Advanced Craft: Beyond the first draft – polishing your manuscript.
How do you refine that initial draft to make it the best it can be? Nalini Singh talks detail-oriented editing tips and strategies, as well as big picture things such as point of view and how best to utilize secondary characters.
Why spend time polishing your first draft?
- Editing your first draft is critical.
- Every piece of writing is the chance to capture a new reader, or lose them.
- It may be the first thing of yours they have read.
- Don’t leave anyone on the table – don’t put work out there with typos, errors etc
- Editing takes the pressure off – it doesn’t matter if your first draft is terrible, you can fix it
- Some can edit as they go, each page is pristine before they move on
- Others are dirty drafters, and go back to edit later.
- Give the people you are submitting to a really good first impression
- The cleaner and more polished your work, the less you will pay someone to edit for you
Editors – different types:
Content editor: big picture edit
- Eg heroine’s motive is not clear, not enough history etc.
- Looking at nuts and bolts.
Copy editor: technical edit
- Grammar, spelling, typos
- Content editors tend to be very expensive, they usually have traditional editing backgrounds
You can try alternatives, such as critique groups
If you do that, make sure you protect your voice – don’t edit by committee and end up with a beige product
For lone wolves – learn to be objective. Give yourself distance.
- Final draft – give it some time
- Even just a few weeks (2 weeks)
- Take a step back, come back an read it with a clear eye
- You may pick up a continuity error, scene missing etc – couldn’t see before when too close to it
- Give your brain a rest to see clearly
- If you have written an intense scene, take a break before you edit it
- Style of writing
- International voice – not using local dialect and slang
- Style of words you use is something you can choose
- Choice of language style can change the structure of a book
How long do you edit, when is it ready?
- You have to trust your judgement on this
- If you are just moving words around for no reason – it is probably done.
Know your characters really well
- They all speak differently, language choice matters
- Don’t water down how a character would speak to serve other interests
- Conversation should be natural
- Good way to test it is to remove dialogue tags, see if it makes sense
- Do they sound like different people
- Is the tone different?
- Sometimes silence is important, can speak volumes
Point of view
Before you edit a page, you need to know who is telling the story
- Omniscient narrator
Need to choose who will have the most impact
- Most to lose or most emotional impact
- Switching POV can get you out of a situation where you are stuck
You need to know your setting – can even turn it into a character.
- What season is it?
- Is there wind?
- Inside or outside?
- Gives readers a strong sense of place
- Build depth of story
- Trying to build a world that the reader remembers
Do whatever you need to make editing fun:
- Eg first draft done, so editing means it is finished
- Print out and edit – physical (Nalini’s method)
- Page by page ask – what is this adding to the story? Does the reader need to know this?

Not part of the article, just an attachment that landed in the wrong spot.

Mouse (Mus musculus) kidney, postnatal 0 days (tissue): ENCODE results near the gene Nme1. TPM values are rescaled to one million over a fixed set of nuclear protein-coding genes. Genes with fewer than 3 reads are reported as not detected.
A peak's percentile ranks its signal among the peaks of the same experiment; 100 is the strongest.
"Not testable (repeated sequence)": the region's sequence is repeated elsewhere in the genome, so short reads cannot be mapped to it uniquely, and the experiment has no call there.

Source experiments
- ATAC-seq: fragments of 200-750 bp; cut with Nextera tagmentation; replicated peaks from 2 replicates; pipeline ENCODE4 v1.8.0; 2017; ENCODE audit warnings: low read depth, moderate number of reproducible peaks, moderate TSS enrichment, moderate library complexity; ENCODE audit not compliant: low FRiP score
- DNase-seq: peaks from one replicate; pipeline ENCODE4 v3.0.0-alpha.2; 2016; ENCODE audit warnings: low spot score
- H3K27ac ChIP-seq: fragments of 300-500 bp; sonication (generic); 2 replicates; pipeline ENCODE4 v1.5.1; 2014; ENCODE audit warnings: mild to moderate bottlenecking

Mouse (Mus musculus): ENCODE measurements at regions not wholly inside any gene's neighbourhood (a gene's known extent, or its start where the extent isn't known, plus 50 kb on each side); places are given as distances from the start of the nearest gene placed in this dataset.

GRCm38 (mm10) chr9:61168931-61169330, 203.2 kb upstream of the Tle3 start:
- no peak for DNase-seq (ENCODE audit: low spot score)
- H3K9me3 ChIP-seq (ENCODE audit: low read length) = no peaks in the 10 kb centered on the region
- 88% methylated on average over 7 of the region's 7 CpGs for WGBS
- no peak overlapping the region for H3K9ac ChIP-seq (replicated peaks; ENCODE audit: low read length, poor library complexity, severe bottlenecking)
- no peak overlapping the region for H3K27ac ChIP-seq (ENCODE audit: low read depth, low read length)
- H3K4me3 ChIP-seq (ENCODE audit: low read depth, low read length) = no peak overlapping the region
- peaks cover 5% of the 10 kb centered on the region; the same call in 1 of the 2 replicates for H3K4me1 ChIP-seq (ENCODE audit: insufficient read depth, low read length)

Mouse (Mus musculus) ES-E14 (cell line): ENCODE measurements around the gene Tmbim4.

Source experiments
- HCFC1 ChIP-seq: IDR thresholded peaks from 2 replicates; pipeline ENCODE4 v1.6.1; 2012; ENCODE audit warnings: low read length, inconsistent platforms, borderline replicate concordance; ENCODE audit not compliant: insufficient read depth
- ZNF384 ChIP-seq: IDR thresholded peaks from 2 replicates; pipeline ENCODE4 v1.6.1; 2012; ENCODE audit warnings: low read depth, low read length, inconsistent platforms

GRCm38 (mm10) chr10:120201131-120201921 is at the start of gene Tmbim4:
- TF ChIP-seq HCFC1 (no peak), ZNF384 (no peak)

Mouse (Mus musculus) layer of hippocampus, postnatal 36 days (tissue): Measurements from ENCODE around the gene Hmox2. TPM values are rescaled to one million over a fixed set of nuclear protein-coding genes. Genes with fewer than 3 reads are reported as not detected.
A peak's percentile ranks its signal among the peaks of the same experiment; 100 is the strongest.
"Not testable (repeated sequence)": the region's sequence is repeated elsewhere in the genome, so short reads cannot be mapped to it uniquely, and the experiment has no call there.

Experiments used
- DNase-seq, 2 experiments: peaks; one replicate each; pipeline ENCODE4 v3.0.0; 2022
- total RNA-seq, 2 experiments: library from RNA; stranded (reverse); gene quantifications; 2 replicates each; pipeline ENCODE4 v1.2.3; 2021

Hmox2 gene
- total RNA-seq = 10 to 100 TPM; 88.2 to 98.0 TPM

- Don’t become bloated by language that doesn’t serve needs of the story
- Everything must contribute to the story or the experience you want the reader to have
- If your natural style is to write more lush language that is fine, just filter the reader’s experience through that lens.
- At the end of each paragraph, ask yourself ‘is this needed’ – be ruthless.
- Scenes you cut out can be put in another file – used in another book, OR for newsletter as ‘deleted scenes’
- Love scenes should come under the same scrutiny as every other scene.
- Every scene should – move the story forward, move the story backward, or screw the story up.
Gaps in the story:
- You may have said her ex was a drunk, but you haven’t shown the emotional impact that left. EG he wasn’t there on her birthday because he was drunk somewhere
- Hook things to emotion
- Don’t need to have everything before you start
- Just need to have enough to start writing
- What if your book isn’t working?
- What if you are stuck in the middle?
- Do you need to add more depth?
- Should it be novella length rather than a full novel?
- If a secondary character can fulfil two roles then do it
- Don’t have 10 shallow characters rather than one good one.
- Even in in larger series (eg Psy Changeling) each group has a limited secondary cast. Eg Dark River Pack – John represents the teenagers of the pack.
- If a secondary character has to be memorable, give them a feature (eg English accent, wears a bow tie) so they stick in the reader’s mind.
- Describe something transactional in tight language – you don’t need the full details.
- You don’t need to describe everything your character is wearing, unless it specifically reflects on the character
- Chapter start – quotes from a diary or similar (government regulations / letters etc). Way of inserting information into the story without it being part of the character’s story.
- Do a timeline. Vital!
- Wearing the same clothes at the end of the day as the start of the day
- Historical timeline side by side with your timeline
- Senses – eg smell of bakery morning bread
- Do Search for unnecessary words (like Just)
- We all have words we overuse / love
- But don’t over-thesaurus – don’t change a natural rhythm just to be pedantic
- Look critically at sentence structure.
Don’t fade your ending
- People will remember how you made them feel – last impression
- Then go back and check your first impression
- Run a spell check once you have finished editing